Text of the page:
Interview: M. Ward’s Reverential Hold Time Ignites Spiritual Quest

Redemption and hope consume ‘09’s prodigal Hold Time, originating with hastened acoustic deliverance, “For Beginners,” which peers down from Mount Zion in search of salvation. Perhaps aching for spiritual guidance, “Jailbird” finds Ward summoning supreme powers to “help me, help me now” over nectarous orchestral strings and Spanish guitar. The resolute “To Save Me” spells out his philosophical beliefs inside an approachable, upbeat, echo-laden Wall Of Sound recreation employing streamlined piano and nifty Beach Boys harmonies. The seemingly secular fare brings further dramatic impact and added coloration. Glistened keyboard burbles go asunder as oncoming six-string, bass, and drums awaken chimed horoscopic summit, “Stars Of Leo.” Spaghetti western guitar and a down-along-the-railroad bass scheme suitable for Johnny Cash (yet somehow indicative of Buddy Holly’s Texas two-step rock and roll) reinforce the folkloric ode, “Fisher Of Men.” And the same hand-clapped, kick-drummed snare beat embedding Gary Glitter’s ubiquitous glam anthem “Rock & Roll Part 2” secures love-struck jubilation, “Never Had Nobody Like You.”

Part of Ward’s success thus far could be attributed to his aspiration to “keep feeling like I’m making my first album each time out.” That perseverance has paid off. And now, the humbled M. Ward will headline Harlem’s historic Apollo Theatre on Feb. 19.

Do you see a thread connecting the lean John Fahey-like guitar pickings of your earliest endeavors to the latest generously arranged symphonic works?

The record’s have more in common than there are differences. They all fit together because I have no perspective. I’m still inside this long tunnel. I love the process I’m inside of—as far as making records goes. There’s enough variance for me to keep it stabilized and not make any drastic changes. I know the Rolling Stones could fly to Jamaica to make a record in 10 days. For me, it takes two years. It depends on the passage of time to tell me which things to harvest and what to keep in the manure.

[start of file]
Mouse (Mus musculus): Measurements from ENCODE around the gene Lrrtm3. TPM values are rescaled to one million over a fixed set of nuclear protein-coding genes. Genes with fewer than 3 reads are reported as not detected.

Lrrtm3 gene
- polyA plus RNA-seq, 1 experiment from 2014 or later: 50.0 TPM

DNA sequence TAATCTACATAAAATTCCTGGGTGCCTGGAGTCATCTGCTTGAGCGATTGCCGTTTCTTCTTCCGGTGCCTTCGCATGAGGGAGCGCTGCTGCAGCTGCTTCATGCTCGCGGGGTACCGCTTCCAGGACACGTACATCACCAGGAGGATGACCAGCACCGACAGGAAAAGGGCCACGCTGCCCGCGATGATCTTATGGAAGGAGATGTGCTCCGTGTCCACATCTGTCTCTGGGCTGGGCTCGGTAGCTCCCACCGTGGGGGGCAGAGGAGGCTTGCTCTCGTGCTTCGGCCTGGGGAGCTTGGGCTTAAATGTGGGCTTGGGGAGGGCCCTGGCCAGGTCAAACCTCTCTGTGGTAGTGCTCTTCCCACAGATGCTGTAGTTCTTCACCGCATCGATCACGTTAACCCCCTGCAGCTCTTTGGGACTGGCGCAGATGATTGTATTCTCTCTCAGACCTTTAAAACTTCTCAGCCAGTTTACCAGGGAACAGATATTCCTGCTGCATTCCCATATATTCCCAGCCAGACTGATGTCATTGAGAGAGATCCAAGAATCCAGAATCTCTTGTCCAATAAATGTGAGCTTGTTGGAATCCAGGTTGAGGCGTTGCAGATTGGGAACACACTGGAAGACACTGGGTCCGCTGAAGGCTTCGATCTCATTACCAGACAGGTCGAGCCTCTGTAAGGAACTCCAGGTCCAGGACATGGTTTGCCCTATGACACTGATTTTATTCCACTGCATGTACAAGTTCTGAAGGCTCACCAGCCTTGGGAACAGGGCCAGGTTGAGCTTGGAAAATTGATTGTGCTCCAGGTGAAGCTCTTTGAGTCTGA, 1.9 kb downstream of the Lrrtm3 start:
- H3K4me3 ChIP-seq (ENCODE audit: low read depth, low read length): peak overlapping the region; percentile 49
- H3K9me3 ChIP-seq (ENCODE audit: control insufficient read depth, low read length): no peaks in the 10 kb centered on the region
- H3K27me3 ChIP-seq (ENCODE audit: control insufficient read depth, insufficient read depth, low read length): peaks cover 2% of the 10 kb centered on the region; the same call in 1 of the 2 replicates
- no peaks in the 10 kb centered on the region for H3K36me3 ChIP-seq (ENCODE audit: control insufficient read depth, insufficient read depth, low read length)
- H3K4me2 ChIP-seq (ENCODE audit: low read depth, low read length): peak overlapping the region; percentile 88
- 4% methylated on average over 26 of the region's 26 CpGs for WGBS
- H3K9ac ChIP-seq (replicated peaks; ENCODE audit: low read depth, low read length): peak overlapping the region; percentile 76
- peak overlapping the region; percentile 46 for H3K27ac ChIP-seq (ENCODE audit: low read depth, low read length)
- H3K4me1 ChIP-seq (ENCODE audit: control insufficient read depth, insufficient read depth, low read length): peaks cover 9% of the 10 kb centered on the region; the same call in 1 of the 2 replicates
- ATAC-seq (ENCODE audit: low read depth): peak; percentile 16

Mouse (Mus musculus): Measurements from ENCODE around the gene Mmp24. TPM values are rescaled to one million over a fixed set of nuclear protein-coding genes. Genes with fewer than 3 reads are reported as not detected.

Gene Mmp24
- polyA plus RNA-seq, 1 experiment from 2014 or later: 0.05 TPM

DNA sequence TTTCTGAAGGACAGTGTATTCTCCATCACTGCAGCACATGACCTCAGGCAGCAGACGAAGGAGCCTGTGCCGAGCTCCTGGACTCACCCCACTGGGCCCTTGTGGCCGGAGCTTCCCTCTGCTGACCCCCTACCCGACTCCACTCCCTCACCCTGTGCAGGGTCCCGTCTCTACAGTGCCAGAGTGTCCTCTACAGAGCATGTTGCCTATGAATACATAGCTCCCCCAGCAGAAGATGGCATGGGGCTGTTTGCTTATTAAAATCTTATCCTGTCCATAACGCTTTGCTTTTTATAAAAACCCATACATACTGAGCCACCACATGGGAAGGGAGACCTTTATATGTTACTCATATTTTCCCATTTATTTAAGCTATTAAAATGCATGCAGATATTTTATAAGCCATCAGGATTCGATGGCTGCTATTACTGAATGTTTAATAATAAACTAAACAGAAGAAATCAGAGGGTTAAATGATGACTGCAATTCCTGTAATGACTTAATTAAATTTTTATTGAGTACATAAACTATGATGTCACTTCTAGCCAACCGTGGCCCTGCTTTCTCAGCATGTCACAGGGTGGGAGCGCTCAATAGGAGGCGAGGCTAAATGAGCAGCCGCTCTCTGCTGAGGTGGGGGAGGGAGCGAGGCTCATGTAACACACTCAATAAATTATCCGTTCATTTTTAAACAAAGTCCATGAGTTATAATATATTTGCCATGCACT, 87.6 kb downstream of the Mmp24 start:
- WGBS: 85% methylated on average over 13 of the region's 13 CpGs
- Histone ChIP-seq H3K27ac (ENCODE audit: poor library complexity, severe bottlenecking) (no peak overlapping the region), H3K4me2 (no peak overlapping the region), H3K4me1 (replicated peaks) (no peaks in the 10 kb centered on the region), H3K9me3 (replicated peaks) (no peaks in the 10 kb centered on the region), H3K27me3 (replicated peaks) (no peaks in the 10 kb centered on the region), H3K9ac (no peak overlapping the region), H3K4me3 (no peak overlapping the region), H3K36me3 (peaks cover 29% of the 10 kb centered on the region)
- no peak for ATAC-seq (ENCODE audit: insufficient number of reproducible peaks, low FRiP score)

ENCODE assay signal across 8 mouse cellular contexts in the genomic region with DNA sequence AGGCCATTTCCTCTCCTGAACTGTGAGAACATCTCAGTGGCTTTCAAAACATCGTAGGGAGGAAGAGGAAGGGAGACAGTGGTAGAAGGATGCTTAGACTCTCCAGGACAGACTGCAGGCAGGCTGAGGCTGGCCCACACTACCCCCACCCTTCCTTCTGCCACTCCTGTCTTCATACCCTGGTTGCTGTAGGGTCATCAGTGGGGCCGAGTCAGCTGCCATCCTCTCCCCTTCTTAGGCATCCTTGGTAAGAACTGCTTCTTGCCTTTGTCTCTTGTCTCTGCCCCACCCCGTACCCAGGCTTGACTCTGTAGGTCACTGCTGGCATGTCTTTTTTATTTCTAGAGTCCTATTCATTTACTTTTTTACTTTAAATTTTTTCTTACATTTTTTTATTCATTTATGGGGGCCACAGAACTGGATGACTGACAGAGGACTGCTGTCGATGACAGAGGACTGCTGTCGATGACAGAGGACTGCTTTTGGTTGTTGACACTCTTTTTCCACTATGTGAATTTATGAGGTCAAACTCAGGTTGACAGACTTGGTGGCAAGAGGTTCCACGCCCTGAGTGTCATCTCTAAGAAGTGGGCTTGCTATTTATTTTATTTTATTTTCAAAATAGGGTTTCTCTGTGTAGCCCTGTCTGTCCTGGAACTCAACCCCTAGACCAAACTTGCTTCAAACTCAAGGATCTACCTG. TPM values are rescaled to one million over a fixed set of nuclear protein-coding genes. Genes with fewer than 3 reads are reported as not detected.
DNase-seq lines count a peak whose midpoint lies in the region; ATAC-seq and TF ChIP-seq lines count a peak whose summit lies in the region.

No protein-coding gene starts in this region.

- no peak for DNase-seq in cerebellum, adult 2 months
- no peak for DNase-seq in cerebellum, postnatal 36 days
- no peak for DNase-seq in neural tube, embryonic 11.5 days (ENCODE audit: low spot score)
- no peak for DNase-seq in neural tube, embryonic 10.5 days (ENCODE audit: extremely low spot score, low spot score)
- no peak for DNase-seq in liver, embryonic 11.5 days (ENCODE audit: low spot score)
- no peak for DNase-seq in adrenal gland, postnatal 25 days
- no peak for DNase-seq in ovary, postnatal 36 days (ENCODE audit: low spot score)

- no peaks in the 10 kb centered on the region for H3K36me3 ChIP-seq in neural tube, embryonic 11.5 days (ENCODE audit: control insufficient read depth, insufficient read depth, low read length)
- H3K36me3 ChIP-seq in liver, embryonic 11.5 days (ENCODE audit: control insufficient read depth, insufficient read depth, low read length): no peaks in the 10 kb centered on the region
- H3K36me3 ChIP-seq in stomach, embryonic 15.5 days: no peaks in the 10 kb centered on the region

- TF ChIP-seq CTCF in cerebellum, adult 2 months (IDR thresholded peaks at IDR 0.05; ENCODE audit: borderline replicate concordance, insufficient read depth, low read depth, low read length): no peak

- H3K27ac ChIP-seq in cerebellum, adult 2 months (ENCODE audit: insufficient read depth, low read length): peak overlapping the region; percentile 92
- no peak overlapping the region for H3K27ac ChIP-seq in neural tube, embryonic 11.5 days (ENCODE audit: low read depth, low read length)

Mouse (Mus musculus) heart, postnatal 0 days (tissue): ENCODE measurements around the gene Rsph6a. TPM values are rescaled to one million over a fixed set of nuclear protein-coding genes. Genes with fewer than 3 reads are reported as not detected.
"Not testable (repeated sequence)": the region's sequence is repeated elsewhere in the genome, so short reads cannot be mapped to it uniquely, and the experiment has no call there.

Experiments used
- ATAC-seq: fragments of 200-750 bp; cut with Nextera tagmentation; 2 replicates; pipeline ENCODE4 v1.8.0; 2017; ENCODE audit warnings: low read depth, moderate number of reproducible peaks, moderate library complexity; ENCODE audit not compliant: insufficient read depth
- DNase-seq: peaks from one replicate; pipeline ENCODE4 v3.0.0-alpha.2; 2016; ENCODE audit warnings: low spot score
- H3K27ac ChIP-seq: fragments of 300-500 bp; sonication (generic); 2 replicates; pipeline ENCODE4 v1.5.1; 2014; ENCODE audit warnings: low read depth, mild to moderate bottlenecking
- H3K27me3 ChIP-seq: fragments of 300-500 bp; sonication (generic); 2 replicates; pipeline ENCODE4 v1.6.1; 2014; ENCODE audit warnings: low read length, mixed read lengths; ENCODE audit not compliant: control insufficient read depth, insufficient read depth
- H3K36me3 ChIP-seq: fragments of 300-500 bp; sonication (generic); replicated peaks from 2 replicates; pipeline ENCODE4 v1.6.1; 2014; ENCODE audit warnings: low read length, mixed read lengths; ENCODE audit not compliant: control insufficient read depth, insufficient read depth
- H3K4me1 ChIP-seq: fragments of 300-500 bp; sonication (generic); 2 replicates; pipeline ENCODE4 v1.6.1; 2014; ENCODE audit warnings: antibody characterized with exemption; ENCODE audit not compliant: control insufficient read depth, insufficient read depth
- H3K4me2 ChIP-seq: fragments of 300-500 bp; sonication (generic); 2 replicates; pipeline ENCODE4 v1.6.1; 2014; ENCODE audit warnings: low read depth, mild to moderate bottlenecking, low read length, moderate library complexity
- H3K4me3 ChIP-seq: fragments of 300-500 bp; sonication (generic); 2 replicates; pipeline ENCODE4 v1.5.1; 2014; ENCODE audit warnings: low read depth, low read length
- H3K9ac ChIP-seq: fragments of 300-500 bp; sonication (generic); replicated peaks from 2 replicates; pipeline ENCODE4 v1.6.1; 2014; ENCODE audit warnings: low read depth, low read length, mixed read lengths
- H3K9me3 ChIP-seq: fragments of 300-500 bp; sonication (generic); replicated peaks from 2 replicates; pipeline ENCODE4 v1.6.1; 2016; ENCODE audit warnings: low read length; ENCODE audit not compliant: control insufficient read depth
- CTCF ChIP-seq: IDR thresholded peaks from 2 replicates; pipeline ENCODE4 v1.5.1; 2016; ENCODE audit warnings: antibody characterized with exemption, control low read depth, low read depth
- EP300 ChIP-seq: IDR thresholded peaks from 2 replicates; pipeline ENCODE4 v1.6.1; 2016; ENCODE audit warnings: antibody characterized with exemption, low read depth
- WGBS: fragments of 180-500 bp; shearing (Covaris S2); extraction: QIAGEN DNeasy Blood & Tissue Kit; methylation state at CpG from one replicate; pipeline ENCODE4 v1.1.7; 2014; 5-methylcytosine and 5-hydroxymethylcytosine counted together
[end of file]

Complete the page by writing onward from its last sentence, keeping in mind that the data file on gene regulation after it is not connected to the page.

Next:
You seem to be incorporating the instrumental guitar passages into vocal songs more often. And the songs seem more hopeful.

I feel like a good record should feel like a good movie. People should be able to laugh and cry at the same experience. Every song is a balancing act between light and shadows. Hopefully the balance is somewhat representative of the happiness and sadness in your life. I grew up listening to the Beatles’ White Album. I never looked at records as needing to be in one steady mood or chord progression. The records are a chance to see how far you could take these different emotions. I keep them tied together. I’m just using the voice to carry a story across a melody. I still look to the guitar to take the listener to those incredible Roy Orbison moments where vocals reach operatic heights. I gravitate towards the guitar to make those statements.

You’ve increasingly used heavier beats on each successive album, culminating in Hold Time.

In general, I wanted to take the rhythms and the sounds of Post-War and basically dissect it and make rich sounds richer and thin sounds thinner as an experiment to see if they could live within a song.

Do you write the symphonic arrangements?

Yeah. I started on Post-War. It’s a newfound joy for me to be able to write string arrangements and see them come to life. Strings are such a touchy element of production because it’s easy to go over the top and make something sappy. But with enough vinegar you could keep something sweet from being saccharine.